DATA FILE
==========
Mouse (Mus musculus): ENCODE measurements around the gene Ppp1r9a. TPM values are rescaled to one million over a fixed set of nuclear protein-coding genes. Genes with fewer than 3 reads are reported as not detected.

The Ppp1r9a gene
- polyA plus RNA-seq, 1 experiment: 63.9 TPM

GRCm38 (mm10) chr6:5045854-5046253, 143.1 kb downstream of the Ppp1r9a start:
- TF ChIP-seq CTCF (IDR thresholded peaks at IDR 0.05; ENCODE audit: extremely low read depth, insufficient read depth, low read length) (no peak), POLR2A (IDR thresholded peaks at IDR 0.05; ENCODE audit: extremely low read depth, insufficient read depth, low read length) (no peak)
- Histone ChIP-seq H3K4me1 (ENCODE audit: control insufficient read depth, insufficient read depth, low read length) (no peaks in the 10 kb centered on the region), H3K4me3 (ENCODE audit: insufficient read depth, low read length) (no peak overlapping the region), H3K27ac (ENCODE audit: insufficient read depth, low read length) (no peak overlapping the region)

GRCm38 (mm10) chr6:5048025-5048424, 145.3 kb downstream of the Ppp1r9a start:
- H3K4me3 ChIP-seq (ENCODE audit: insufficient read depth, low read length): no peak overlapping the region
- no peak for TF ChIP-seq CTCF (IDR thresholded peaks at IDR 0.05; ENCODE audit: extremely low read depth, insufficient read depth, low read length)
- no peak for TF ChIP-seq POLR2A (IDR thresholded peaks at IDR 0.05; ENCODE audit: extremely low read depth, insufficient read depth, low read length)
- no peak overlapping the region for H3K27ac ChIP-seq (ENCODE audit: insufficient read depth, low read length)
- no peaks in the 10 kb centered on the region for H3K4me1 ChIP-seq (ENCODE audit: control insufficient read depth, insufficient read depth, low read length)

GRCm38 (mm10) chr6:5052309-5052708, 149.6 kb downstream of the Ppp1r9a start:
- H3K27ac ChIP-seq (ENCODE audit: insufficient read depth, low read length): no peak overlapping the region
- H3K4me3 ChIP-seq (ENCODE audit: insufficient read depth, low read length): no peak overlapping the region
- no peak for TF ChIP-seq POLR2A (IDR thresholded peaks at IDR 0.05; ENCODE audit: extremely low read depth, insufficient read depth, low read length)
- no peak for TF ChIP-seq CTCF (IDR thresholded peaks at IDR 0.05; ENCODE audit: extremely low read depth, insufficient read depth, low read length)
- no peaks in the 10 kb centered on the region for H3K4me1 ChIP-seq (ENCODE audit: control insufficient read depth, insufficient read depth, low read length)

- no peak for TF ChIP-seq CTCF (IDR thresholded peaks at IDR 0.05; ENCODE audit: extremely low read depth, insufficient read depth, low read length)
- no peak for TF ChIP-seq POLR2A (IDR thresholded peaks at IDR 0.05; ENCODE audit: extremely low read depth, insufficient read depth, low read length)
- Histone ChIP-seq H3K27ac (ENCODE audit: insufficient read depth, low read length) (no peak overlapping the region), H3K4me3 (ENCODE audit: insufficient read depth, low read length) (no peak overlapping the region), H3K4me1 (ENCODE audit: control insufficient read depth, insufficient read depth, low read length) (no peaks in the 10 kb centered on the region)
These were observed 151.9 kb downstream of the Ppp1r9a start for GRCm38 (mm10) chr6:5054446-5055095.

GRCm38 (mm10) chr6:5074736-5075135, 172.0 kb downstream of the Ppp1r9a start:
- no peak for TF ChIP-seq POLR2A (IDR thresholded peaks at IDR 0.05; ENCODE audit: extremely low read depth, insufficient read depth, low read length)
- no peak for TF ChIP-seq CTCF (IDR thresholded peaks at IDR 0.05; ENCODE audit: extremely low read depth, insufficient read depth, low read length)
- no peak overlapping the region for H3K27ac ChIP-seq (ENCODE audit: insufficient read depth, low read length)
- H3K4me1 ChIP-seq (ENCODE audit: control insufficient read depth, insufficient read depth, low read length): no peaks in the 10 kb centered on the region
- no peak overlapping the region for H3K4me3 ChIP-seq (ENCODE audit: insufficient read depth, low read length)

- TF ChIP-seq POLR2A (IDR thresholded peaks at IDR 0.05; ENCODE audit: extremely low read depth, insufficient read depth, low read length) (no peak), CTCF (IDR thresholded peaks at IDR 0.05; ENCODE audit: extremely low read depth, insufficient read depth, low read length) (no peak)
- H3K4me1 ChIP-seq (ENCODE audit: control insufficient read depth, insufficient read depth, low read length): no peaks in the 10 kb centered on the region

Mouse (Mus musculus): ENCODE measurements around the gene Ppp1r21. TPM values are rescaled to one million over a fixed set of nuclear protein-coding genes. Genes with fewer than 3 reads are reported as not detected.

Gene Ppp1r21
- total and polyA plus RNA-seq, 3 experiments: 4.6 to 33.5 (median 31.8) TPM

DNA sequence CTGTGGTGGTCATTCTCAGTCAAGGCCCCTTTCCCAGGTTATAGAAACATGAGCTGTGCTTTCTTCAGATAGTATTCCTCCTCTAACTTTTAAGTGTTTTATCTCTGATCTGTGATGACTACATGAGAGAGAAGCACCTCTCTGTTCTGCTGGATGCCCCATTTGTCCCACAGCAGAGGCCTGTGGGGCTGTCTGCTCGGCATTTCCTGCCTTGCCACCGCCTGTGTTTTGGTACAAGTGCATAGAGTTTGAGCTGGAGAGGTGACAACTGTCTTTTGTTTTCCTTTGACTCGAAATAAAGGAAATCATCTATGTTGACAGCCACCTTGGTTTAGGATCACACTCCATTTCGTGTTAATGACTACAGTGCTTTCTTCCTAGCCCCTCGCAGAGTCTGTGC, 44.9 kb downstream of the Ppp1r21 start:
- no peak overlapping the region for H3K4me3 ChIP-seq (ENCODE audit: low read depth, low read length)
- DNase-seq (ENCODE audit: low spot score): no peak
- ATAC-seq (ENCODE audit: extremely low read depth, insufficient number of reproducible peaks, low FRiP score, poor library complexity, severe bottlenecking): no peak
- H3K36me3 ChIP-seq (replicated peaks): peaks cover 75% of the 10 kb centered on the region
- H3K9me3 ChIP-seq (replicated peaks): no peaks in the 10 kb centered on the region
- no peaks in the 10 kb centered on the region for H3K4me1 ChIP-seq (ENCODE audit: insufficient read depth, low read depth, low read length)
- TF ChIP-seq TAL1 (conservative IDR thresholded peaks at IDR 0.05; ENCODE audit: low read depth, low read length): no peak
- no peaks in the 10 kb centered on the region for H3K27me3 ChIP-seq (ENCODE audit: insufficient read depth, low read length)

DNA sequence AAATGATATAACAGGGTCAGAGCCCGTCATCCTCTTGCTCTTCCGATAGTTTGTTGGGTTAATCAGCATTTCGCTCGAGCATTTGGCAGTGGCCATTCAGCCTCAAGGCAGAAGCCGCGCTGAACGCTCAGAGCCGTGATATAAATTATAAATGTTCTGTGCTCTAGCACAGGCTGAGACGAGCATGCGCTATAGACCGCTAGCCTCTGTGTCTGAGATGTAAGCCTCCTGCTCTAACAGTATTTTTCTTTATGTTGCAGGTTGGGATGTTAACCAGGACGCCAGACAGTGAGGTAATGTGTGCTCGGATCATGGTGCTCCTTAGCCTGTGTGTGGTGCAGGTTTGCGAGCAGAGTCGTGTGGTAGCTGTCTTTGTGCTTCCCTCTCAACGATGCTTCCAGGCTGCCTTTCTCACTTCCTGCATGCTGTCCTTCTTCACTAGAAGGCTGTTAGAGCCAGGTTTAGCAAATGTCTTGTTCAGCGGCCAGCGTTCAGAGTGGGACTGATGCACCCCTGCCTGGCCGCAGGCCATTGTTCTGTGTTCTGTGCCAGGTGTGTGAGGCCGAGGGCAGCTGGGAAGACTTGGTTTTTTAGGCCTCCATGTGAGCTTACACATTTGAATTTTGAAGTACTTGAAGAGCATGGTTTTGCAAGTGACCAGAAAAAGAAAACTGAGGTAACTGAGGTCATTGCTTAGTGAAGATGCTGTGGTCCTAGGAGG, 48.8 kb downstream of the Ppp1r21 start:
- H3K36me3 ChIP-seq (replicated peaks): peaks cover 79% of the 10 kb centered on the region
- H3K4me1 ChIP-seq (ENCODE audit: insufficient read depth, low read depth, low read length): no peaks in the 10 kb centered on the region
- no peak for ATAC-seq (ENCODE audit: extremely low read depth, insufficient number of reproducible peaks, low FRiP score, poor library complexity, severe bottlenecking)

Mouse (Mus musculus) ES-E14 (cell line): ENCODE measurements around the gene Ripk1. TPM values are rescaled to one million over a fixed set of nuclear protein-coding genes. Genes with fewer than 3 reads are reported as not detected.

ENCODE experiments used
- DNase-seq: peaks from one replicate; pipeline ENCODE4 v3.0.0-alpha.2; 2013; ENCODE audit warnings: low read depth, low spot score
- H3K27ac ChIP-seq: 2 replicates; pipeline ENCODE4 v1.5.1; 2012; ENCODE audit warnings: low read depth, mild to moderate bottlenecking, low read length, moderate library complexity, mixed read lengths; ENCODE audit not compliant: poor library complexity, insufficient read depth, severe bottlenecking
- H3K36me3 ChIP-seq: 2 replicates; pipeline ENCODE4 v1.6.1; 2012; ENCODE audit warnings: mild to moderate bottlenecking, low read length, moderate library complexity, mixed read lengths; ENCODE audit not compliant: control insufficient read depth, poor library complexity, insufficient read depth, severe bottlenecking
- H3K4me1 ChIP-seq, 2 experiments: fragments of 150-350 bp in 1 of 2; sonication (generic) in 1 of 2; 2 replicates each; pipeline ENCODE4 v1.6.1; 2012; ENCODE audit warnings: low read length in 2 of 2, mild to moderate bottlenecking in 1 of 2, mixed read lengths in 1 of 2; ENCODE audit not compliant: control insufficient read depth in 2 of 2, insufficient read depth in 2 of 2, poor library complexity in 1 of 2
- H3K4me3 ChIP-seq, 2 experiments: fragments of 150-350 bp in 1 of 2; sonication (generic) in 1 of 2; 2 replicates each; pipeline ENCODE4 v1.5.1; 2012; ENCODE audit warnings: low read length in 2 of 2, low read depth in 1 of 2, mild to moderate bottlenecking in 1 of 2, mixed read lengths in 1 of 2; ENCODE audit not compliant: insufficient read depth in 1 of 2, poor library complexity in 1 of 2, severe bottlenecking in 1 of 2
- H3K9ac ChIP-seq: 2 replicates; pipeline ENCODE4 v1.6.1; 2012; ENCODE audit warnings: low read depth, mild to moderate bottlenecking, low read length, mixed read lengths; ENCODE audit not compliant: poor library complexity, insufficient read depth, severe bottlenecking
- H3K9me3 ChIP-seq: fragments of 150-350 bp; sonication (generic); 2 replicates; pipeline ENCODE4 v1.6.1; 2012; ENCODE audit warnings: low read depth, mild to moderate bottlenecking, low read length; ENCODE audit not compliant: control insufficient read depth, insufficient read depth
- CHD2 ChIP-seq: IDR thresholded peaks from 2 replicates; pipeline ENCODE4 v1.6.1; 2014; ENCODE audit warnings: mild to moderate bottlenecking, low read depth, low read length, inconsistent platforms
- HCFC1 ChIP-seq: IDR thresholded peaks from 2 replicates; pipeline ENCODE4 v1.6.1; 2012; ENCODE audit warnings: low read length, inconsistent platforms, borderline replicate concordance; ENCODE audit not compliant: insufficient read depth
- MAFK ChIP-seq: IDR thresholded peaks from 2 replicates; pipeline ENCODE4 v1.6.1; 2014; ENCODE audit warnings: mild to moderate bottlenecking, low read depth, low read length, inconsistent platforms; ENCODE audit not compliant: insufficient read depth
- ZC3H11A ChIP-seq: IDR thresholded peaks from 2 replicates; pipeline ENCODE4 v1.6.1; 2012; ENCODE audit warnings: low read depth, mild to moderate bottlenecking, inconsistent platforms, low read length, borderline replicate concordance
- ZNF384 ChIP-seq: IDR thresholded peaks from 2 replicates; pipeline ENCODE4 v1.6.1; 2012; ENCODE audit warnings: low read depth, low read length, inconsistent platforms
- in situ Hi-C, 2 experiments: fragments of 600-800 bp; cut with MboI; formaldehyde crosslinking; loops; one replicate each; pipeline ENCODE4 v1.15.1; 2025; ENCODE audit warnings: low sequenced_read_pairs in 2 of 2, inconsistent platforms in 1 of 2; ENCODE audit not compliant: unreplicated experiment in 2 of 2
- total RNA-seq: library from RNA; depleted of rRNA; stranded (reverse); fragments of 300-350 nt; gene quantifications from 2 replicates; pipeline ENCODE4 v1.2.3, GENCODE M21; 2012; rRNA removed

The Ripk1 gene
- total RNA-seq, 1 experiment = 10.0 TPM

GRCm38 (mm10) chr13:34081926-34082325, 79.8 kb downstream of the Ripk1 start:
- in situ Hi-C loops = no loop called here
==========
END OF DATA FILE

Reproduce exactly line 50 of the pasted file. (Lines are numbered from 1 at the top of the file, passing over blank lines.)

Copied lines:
- H3K27ac ChIP-seq: 2 replicates; pipeline ENCODE4 v1.5.1; 2012; ENCODE audit warnings: low read depth, mild to moderate bottlenecking, low read length, moderate library complexity, mixed read lengths; ENCODE audit not compliant: poor library complexity, insufficient read depth, severe bottlenecking